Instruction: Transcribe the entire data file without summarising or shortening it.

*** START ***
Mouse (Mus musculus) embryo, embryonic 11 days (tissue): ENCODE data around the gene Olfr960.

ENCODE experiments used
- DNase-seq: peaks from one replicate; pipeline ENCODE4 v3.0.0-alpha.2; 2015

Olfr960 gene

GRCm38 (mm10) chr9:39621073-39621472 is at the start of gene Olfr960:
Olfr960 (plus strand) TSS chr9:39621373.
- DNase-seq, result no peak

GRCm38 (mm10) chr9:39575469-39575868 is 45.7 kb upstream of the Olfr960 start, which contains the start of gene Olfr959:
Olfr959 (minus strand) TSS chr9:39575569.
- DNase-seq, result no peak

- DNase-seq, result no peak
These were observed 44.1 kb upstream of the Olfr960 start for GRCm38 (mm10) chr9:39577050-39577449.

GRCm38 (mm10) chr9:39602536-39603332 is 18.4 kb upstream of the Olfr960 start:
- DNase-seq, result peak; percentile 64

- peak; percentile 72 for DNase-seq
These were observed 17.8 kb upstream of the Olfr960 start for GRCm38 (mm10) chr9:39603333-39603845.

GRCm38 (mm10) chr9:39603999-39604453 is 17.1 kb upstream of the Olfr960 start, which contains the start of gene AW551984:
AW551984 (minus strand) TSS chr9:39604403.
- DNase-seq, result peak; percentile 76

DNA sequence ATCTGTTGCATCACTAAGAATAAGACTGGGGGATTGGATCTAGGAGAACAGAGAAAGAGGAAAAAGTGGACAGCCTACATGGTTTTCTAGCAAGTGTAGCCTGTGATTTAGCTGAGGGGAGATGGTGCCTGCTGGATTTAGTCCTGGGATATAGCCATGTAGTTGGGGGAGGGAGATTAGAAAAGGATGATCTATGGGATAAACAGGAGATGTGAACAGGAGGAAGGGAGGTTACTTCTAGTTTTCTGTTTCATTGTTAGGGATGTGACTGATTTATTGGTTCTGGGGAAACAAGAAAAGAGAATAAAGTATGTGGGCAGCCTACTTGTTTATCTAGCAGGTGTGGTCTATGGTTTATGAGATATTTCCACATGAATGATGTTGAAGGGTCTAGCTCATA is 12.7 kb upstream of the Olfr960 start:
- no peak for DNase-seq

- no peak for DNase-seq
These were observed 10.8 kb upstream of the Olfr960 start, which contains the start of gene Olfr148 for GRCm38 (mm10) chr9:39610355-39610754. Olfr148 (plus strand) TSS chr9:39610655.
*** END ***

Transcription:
Mouse (Mus musculus) embryo, embryonic 11 days (tissue): ENCODE data around the gene Olfr960.

ENCODE experiments used
- DNase-seq: peaks from one replicate; pipeline ENCODE4 v3.0.0-alpha.2; 2015

Olfr960 gene

GRCm38 (mm10) chr9:39621073-39621472 is at the start of gene Olfr960:
Olfr960 (plus strand) TSS chr9:39621373.
- DNase-seq, result no peak

GRCm38 (mm10) chr9:39575469-39575868 is 45.7 kb upstream of the Olfr960 start, which contains the start of gene Olfr959:
Olfr959 (minus strand) TSS chr9:39575569.
- DNase-seq, result no peak

- DNase-seq, result no peak
These were observed 44.1 kb upstream of the Olfr960 start for GRCm38 (mm10) chr9:39577050-39577449.

GRCm38 (mm10) chr9:39602536-39603332 is 18.4 kb upstream of the Olfr960 start:
- DNase-seq, result peak; percentile 64

- peak; percentile 72 for DNase-seq
These were observed 17.8 kb upstream of the Olfr960 start for GRCm38 (mm10) chr9:39603333-39603845.

GRCm38 (mm10) chr9:39603999-39604453 is 17.1 kb upstream of the Olfr960 start, which contains the start of gene AW551984:
AW551984 (minus strand) TSS chr9:39604403.
- DNase-seq, result peak; percentile 76

DNA sequence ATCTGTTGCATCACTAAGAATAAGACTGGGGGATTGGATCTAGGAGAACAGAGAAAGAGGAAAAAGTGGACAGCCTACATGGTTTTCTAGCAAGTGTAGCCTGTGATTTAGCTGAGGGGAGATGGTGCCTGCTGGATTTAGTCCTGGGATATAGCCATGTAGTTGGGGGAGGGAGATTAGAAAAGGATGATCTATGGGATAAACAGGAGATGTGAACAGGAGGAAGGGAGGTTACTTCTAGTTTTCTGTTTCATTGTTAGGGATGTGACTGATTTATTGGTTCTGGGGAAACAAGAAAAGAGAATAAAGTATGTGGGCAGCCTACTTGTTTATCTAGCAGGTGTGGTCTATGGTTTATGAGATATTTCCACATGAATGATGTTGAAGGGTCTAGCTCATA is 12.7 kb upstream of the Olfr960 start:
- no peak for DNase-seq

- no peak for DNase-seq
These were observed 10.8 kb upstream of the Olfr960 start, which contains the start of gene Olfr148 for GRCm38 (mm10) chr9:39610355-39610754. Olfr148 (plus strand) TSS chr9:39610655.